James Ryan: I remember we did a training camp below in Fota Island and it was the closest thing to warm-weather training you could have done. We trained extremely well. The pitch was incredible, it was like playing in Croke Park. They were cutting it with the putting-green cutters.
I just remember that the mood in the camp was good. John Allen had a great way about him. He had everyone feeling like you were part of the whole. And, as a team, we all got on really well together which made for a great training camp. We got great work done and there was definitely a great buzz coming away from it. You were thinking, "There's something different about this".
From a personal point of view, for the two or three weeks leading up to the Final I had a hand injury. It was my hurley hand, and every time I'd pick up the hurley it was losing power. It wasn't a broken bone or anything, I'd say it was just bruising to the bone or something with the nerves. But when you're only two or three weeks away from a Munster Final you'd be nervous.
I was with the running coach doing a load of bands running and resistance running. While the boys were out enjoying their hurling in the sun, I was running up and down, up and down. My whole focus was just trying to get myself into a place where I could play the match because of the injury. So maybe the fact that it was a huge match was gone out of my head at that stage, which might have helped.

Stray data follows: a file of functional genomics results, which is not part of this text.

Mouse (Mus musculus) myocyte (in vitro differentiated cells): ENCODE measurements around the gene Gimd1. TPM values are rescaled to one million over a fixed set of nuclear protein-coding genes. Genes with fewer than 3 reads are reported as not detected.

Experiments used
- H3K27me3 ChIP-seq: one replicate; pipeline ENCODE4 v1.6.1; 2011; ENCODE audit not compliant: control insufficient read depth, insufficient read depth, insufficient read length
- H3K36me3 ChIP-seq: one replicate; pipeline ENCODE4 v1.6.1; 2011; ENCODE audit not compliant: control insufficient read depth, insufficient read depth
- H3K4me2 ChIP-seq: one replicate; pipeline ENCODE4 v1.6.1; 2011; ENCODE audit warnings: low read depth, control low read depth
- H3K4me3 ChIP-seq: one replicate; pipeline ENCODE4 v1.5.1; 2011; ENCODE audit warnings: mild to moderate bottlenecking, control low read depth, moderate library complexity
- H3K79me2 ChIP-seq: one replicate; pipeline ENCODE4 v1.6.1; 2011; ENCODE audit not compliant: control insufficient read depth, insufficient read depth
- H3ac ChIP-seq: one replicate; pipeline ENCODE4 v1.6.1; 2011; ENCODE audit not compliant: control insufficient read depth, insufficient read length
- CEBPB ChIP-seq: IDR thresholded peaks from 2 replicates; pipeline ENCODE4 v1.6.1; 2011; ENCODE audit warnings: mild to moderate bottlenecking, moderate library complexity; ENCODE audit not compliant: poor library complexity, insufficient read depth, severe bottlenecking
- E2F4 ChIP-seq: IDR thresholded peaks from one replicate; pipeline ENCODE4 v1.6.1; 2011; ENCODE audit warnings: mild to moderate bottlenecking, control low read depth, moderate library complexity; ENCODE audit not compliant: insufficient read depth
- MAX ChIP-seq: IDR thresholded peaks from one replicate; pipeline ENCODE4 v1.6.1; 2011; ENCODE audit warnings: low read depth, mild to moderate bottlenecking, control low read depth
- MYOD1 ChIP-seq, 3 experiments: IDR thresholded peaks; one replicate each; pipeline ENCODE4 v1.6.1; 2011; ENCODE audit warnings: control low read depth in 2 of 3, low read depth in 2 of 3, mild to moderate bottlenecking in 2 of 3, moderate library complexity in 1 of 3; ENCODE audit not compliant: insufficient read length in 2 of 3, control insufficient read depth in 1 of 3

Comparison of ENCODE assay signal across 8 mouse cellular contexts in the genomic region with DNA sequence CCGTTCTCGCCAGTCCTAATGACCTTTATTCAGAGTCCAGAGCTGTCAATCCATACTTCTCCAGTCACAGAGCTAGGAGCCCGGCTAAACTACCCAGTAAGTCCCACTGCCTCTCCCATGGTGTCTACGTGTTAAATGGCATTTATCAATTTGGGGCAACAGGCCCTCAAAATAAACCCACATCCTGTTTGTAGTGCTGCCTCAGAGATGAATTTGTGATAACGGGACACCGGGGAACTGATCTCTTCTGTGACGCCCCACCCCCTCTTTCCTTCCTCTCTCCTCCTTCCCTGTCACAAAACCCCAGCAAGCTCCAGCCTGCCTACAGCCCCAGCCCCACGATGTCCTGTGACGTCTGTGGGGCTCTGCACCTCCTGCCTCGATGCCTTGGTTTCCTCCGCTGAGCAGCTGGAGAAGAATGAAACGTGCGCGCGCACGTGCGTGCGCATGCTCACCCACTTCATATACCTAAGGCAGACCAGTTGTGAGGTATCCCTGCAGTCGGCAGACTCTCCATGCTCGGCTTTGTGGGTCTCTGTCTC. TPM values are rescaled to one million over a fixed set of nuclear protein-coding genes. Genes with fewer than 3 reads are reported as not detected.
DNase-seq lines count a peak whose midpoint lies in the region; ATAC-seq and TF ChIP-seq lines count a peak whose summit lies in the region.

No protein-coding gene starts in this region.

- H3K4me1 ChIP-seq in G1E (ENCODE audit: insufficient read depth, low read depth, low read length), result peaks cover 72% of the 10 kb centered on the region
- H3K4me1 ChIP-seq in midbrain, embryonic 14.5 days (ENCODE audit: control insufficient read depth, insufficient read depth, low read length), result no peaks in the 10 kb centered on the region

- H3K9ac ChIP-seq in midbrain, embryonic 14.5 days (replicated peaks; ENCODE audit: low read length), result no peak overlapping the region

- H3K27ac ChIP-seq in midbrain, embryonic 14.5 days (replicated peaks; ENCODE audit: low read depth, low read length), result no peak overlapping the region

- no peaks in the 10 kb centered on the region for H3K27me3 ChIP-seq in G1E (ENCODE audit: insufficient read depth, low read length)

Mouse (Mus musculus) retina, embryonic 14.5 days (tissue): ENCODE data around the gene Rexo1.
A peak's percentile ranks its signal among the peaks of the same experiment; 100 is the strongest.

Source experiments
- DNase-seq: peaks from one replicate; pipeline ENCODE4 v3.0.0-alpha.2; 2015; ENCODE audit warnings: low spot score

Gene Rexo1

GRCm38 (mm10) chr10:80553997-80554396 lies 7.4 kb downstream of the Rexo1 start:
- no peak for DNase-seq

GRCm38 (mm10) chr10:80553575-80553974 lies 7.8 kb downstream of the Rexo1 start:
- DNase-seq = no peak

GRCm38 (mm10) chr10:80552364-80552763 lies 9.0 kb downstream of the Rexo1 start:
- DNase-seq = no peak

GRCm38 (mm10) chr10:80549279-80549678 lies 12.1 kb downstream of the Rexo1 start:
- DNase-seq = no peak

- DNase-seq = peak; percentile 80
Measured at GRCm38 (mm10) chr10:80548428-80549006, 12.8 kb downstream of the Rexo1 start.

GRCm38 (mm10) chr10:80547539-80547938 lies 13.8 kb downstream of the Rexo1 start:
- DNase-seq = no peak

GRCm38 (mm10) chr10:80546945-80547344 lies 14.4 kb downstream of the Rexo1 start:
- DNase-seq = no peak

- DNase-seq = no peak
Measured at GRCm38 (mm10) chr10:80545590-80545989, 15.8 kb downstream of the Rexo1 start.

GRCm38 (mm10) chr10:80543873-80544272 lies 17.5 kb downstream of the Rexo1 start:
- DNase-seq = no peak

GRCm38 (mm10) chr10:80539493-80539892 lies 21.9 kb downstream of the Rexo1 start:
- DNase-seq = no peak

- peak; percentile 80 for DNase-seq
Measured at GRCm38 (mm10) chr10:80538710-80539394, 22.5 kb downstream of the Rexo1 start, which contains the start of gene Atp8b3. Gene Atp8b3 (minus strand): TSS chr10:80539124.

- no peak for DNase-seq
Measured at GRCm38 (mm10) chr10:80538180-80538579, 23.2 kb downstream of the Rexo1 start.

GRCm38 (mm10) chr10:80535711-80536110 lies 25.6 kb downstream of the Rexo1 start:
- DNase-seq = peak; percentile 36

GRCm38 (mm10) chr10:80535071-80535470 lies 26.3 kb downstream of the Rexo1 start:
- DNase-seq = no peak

There was huge hype around the place. It was our first Munster Final in a long time.
The one thing I remember saying to myself from a psychological point of view before the was, 'This is it'. I was sick of getting beat, I knew we were as good as anyone else. I just remember having this 'I'm sick of losing' kind of an attitude before the game.
I felt I hadn't played as well as I could have in the Munster semi-final, I even got taken off with ten minutes to go, and I used all of that as motivation. I knew I could do more for the team to help them win the game. I'll never forget, I just had a different mindset going into that Munster Final.
Q: The game itself took a while to settle down. Cork hit some bad wides and Limerick struggled to find a groove early on?
Donal O'Grady: Definitely. It was a strange kind of a game, actually. Obviously Patrick Horgan's sending-off had a big bearing on it. It was an absolutely cracking day, 27 or 28 degree heat, a full-house in the Gaelic Grounds. It was a cauldron.
In fairness it took us a while to get going but then when we had the extra-man that helped and we had good strength in depth on the bench as well which helped get us over the line.
John was very conscious it was a squad game and would always use four or five subs and we were lucky to have that energy coming on. The likes of Shane Dowling, Kevin Downes, and Cathal King were full of energy and Niall Moran and Conor Alliss made great impacts when they came in too. It was a big help.